Original article was published on Deep Learning on Medium
How Contextual Word Embeddings are Learnt in NLP
Embeddings are vector space representation of each word, or even sentence, paragraph, or even images etc. Word embeddings represent each word of a vocabulary in vector space. They are contextual, if that representation also captures the context in which is used, and hence it can offer more semantic meaning.
Word embeddings trained using techniques like Word2vec, Glove, etc are non-contextual and language models like BERT learns non-contextual word embeddings during training and also transforms them to contextual based on context in which they are fed along.
When a record given as an input to BERT model, it goes through series of transformation at each transformer layers, which is as follow:
- Each token embedding is projected to H different projections, where H stands for attention heads
- Each head compute attention weights for each token in a segment for all the tokens in the same segment.
- At each attention head, encoding of the token is updated by taking attention weighted average of all tokens present in that segment and further, they are concatenated from H attentions heads. [This is where context is learnt]
- It is further linearly transformed, and steps 2 onwards are repeated for number of layers times.
- Finally a contextual representation is computed
Lets taken an example, there are four records:
R0 : A man is playing soccer. A man is playing sport.
R1 : A man is playing flute. A man is playing music.
R2 : A man is playing football. A man is playing sport.
R3 : A man is playing violin. A man is playing music.
As we can see in above example,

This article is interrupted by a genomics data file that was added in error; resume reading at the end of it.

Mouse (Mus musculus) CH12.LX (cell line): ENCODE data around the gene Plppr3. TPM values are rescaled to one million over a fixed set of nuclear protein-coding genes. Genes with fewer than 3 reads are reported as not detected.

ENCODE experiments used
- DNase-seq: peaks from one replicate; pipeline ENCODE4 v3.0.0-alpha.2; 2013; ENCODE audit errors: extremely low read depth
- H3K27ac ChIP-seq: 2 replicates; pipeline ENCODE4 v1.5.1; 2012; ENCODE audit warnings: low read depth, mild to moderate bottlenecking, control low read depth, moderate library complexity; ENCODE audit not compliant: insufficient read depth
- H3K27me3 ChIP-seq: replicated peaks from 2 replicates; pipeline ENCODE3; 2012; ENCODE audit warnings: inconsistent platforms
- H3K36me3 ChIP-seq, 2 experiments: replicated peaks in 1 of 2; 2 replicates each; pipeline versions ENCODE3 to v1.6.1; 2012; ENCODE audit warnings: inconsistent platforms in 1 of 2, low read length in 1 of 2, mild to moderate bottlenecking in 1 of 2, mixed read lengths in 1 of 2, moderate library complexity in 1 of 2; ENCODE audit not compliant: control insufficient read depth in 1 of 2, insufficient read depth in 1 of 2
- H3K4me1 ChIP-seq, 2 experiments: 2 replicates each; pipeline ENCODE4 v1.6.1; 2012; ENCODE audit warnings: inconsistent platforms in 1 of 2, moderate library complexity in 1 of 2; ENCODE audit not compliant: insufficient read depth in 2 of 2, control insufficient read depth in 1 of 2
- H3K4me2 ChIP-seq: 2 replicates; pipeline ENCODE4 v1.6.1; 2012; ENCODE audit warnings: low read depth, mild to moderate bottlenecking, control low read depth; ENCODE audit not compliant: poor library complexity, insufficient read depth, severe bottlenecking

- “playing” in record 0 is semantically related to “playing” in record 2.
- Similarly, “playing” in record 1 is semantically closer to “playing” in record 4.
So, these records were fed to BERT, and Figure 1 illustrates cosine similarity of token “playing” in each record. Labels in above figure can be interpreted as, <record-number>-<token-index>-<layer index>-<word name>.
As we can observe, for token number 4 of each record, which is first occurrence of “playing” in each record. (Note, “playing” is used twice as token 4 and token 11, as BERT has extra tokens like, first token [CLS], and [SEP]. We consider each sentence as a segment in each record)
- At layer 0, they are all similar. As they are all non-contextual.
- At layer 12, embedding of “playing” in record 0 is similar to record 2, as they both are used in reference of playing soccer or football, which are semantically similar. (Note, BERT has 12 layers)
- At layer 12, embedding of “playing” in record 1 is similar to record 3, as they both are in context of music, i.e. flute or violin.
Hence, BERT transformed non-contextual embeddings to contextual, which captures semantic similarity.
Also, note, second sentence in each record is more broader,
- In record 0, “A man is playing soccer. A man is playing sport.”, where, second sentence use playing in a broader context, i.e. with respect to sport instead of soccer.
- Similarly, in each record, second sentence is broader, while first sentence specifically mention name of sport, or name of musical instrument.
If we observe similarities of “playing” in both sentences (token 4 and 11) of each record, we find it as follow in Figure 2:
- Token “playing” has relatively similar meaning in both of its usage (as token 4 and token 11) in record 0 and record 2. Which is in context of sports.
- Token “playing” has similar meaning in both sentences in record 1 and record 3. Which is in context of music.
That said, language models like BERT transform non-contextual representation of words to contextual one, thats why it is called “Bidirectional Representation”, as it puts in context from both the directions into representation of each word. Which is is quite useful any downstream tasks like sentence similarity, sentiment analysis, etc.